Removing crust & rust
I’ve almost finished the restoration of my 1960 Metropolitan and started restoring my ’51 Studebaker 1-ton truck.
I have a blast cabinet I’ve used for hundreds of parts on the Met, and now for pieces of the Studebaker that will fit in it. I’ve found this a great way to thoroughly remove rust and old paint. How can I get larger, complex truck components—frame, axles, springs, huge split-rim wheels, etc.—to similar condition? How do other hobbyists and professional restorers handle this? Having somebody else blast or use another method to clean these parts is fine with me, but I need to know what method and who can do it for me.
Taking a truck completely apart and cleaning and sandblasting components is a big job, and I don’t know of anyone, short of a restoration
shop—that will charge you upward of $90 an hour—who will take on such a task. Sandblasting doesn’t do much to caked-on grunge, and neither does steam cleaning. And if you go to sand blasting you run the risk of grit getting into little vents on the transmission and differential, as well as other places, and ruining bearings.
There is no quick clean solution to your problem that I know of, but here’s my time-tested recipe for transferring years of road grime from your restoration project to your clothes and shop floor. First, assemble the following tools:
Putty knives Small squirt can
Assortment of wire wheels
Sanding disk and sandpaper
Tri-sodium Phosphate (TSP)
Rust-Oleum Rusty Metal Primer
Satin finish black Rust-Oleum
Safety glasses and particle masks
Your first instinct might be to
take your truck to a steam cleaning facility but I don’t recommend it. Steam cleaning doesn’t appreciably affect caked-on muck anyway and it will damage distributors, generators, voltage regulators and other electronics, even if such items are covered with plastic bags sometimes. And blowing dirty water into the induction system or into your cab air vents isn’t such a great idea either.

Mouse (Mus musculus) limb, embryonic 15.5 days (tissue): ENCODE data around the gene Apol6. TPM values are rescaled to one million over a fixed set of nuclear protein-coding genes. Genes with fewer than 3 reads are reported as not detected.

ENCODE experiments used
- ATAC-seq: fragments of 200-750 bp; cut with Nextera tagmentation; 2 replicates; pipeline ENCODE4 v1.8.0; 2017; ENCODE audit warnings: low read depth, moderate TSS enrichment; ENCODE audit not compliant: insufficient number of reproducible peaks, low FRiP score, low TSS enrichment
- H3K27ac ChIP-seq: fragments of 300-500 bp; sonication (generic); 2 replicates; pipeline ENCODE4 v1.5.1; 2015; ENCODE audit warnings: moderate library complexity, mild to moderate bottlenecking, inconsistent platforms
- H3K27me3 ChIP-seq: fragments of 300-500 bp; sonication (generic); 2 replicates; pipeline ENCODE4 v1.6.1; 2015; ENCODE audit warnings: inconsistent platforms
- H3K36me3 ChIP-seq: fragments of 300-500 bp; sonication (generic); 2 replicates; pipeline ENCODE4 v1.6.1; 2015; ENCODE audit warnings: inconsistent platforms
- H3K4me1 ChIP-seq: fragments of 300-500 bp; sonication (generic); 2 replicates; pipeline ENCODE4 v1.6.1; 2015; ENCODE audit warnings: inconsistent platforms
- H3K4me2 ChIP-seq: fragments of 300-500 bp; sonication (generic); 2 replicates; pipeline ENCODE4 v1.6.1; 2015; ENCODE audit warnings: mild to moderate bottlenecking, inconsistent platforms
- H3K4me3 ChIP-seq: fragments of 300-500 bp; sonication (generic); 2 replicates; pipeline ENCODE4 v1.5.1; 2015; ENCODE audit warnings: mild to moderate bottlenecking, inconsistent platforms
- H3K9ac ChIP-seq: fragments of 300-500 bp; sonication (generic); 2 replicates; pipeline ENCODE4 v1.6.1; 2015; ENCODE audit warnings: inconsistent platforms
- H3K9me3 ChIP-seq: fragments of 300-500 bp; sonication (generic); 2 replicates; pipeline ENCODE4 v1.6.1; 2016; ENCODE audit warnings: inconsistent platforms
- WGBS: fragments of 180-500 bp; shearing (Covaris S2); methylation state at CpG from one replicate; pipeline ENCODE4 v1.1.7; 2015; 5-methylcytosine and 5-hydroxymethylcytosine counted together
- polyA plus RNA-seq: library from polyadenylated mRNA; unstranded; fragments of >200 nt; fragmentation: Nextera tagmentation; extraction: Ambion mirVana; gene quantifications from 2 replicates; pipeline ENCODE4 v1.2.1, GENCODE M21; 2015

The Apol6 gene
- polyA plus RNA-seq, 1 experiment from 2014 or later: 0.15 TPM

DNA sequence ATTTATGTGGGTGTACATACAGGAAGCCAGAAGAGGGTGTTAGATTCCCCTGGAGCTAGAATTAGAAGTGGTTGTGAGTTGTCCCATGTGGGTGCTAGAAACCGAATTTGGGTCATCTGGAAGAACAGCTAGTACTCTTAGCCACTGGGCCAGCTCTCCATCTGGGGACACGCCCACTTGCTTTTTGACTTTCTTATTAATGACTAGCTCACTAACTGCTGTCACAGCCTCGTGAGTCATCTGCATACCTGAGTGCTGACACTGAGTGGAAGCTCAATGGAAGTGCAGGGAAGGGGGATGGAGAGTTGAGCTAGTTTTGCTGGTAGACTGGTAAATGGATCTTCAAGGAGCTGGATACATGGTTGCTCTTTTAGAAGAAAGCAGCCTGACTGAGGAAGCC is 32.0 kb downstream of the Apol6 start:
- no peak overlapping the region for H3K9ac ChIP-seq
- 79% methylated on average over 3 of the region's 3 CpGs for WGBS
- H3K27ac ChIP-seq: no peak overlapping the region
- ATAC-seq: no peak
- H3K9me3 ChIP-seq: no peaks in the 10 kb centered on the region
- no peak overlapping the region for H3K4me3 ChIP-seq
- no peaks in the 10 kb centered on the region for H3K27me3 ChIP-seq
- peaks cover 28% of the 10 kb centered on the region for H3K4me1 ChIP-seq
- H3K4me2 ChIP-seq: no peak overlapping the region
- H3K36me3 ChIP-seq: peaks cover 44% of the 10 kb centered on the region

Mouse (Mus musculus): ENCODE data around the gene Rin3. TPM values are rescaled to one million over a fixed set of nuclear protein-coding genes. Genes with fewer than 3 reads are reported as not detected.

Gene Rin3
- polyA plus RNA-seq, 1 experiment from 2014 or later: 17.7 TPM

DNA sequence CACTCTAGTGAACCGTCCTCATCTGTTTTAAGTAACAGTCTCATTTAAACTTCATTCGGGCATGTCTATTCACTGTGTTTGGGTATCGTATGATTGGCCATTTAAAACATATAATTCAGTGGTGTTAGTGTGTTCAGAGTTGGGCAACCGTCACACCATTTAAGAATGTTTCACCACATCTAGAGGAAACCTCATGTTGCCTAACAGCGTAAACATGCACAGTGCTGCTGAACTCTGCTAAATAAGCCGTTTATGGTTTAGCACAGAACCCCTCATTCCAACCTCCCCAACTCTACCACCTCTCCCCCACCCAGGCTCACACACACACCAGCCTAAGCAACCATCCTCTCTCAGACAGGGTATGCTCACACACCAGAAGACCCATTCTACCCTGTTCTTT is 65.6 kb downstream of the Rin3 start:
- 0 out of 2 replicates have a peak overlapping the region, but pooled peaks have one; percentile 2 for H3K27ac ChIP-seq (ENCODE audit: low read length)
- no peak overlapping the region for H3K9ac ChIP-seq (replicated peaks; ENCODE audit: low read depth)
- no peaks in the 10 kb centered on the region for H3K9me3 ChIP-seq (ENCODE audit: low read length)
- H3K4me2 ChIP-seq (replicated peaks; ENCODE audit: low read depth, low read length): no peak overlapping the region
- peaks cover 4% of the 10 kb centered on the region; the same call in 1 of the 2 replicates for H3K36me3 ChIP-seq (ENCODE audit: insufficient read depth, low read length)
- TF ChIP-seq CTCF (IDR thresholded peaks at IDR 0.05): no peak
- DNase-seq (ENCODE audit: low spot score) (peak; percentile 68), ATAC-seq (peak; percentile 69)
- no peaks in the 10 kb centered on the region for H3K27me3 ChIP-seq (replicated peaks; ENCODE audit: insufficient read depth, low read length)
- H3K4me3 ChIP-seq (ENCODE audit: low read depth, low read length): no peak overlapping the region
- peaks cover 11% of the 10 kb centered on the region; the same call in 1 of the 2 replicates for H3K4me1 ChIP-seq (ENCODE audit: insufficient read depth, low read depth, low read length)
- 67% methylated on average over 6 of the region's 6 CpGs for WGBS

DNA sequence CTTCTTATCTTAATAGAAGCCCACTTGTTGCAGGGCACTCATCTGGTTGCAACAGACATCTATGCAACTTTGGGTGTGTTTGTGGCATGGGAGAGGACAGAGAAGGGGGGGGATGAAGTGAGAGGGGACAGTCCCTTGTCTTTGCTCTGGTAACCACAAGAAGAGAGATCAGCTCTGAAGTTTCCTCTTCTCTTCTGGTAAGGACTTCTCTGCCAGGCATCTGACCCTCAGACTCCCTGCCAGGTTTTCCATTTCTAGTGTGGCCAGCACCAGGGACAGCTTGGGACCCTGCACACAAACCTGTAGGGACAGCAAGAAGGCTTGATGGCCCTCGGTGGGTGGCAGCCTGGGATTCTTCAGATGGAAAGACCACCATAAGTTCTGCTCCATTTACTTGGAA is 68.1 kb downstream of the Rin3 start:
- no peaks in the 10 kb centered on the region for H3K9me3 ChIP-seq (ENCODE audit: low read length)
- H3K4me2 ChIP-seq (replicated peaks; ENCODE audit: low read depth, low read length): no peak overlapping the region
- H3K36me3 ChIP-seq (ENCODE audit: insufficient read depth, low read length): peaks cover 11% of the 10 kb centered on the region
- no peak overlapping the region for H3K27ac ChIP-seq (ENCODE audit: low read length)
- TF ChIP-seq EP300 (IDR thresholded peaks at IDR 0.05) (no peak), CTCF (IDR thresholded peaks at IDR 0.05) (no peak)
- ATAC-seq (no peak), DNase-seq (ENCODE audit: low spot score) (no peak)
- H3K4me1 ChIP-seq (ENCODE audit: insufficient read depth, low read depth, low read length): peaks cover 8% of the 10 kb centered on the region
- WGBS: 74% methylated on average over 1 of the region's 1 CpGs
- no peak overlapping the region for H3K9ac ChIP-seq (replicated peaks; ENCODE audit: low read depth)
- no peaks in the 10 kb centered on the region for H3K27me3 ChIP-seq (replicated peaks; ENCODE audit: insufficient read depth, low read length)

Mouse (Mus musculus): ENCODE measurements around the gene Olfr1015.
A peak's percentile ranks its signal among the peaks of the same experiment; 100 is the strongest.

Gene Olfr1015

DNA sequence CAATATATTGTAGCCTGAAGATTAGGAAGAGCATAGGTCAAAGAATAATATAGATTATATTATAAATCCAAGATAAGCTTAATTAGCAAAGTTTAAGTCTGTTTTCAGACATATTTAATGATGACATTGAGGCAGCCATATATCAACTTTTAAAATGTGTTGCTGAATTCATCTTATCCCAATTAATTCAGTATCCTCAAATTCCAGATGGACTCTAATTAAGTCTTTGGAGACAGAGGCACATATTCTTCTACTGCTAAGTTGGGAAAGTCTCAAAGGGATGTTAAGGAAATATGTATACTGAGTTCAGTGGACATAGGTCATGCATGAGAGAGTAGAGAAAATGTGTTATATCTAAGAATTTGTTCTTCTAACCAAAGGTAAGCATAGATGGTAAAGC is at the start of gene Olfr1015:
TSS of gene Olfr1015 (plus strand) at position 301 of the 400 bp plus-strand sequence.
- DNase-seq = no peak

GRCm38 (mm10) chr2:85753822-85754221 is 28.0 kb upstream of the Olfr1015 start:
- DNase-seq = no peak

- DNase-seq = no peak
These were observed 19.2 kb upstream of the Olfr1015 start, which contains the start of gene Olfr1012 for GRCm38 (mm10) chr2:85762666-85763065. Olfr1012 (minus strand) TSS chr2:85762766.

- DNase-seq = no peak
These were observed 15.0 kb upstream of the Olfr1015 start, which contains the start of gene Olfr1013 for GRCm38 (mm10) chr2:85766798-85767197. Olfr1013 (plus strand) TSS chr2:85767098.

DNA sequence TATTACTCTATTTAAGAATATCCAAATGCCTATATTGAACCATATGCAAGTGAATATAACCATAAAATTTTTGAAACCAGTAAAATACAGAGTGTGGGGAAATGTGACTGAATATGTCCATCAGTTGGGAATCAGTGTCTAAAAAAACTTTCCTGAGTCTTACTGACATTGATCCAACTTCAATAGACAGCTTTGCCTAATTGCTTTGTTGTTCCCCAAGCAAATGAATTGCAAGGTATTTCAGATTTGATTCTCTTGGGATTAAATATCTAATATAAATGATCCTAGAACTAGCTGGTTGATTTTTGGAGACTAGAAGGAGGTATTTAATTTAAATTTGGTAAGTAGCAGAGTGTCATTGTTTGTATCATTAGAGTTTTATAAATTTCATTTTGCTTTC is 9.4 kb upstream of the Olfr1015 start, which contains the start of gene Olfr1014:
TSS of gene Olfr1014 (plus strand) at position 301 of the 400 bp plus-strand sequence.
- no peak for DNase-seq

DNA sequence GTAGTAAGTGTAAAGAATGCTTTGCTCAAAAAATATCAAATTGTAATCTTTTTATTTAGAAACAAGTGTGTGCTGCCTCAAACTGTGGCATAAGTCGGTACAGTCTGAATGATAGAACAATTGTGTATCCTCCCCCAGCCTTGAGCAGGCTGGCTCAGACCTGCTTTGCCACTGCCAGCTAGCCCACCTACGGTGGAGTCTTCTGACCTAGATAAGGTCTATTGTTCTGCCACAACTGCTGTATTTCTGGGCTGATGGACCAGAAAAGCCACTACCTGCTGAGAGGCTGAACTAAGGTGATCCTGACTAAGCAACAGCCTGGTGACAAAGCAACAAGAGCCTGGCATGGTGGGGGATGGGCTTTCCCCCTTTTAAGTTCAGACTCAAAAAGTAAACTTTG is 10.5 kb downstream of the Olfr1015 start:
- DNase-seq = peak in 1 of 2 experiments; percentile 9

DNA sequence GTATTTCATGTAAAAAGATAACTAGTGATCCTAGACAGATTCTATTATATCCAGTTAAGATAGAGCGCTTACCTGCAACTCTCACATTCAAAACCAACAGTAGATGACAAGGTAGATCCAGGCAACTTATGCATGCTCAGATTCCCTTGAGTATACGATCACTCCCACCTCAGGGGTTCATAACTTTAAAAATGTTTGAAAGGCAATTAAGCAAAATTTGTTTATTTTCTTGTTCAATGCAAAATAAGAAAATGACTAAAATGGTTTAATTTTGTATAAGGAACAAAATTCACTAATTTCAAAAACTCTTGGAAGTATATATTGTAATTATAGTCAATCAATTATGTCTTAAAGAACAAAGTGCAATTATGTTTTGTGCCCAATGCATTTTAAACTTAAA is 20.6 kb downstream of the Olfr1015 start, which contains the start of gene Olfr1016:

Before you begin, spread a tarp to catch the dirt, and then drive the truck onto the tarp. Put the vehicle up on jack stands so you can get under it easily and remove the wheels so you can get to the brake backing plates. Now put on some long-sleeved coveralls, a hat and safety glasses and roll underneath.
The worst stuff you’ll have to deal with is the dirt-and-oil combination that forms a kind of tough, asphalt coating (I call it grunge) wherever it sticks. Dissolving it all with solvent is really messy, and as we said before, steam cleaning doesn’t seem to affect it appreciably. In fact, it has been my experience that heating it with a propane torch and scraping it off with a stiff putty knife is the most effective approach to its removal. Scraping will remove most of it, and you can use sturdy twine to saw dirt from around bolts and other protrusions. Wire brushes are helpful too.
Put a little cheap lacquer thinner such as you would use to wash a spray gun in your squirt can and squirt it onto stubborn or hard-to reach places to dissolve the grease. Work outdoors in a well-ventilated area, and have a fire extinguisher handy. Lacquer thinner is volatile. Use old absorbent rags to clean up your mess, and dispose of them properly so as not to risk fire or pollute the environment.
Now put a stiff wire wheel in your electric drill and clean as much of the remaining dirt and rust off of everything as you can. There are several shapes of wire wheels that range from the fine to the heavy-duty twisted steel brushes. You’ll want an assortment for chassis cleaning.
Next, install a sanding disk with #200-grit open coat sandpaper in your drill and sand as much stubborn rust and discoloration off of everything as you can. Areas that cannot be reached by your sanding disk will have to be done by hand. This is a lot of work, but the cleaner the metal on your classic’s chassis, the longer its new paint will last.
When you have everything clean and bright you are ready to wash the chassis. Mix up a strong solution of TSP and hot water and put on neoprene gloves and goggles. Now wash everything down from front to back to remove any remaining grease or oil. Finally, rinse your work thoroughly using a garden hose.
When the chassis has dried thoroughly, if you have a compressor and spray gun, mix up a pot of Rust Oleum’s Rusty Metal Primer and shoot it on. Use big pieces of corrugated cardboard to shield fenders, bumpers and running gear from over-spray. Give the primer about 45 minutes to dry, and then mix up some Rust Oleum satin finish black paint or Eastwood’s Chassis Black. Use a touch-up gun or an aerosol spray can of the same paint to get into tight places. (You can do the entire chassis with rattle cans and I have done this myself, but it takes time.)
Let your truck sit for at least 24 hours before driving anywhere. Rust-Oleum takes a while to dry, but when it finally does it is very tough and will last for years. The satin finish black is correct for production trucks made in the last 70 years, and the results will surprise you.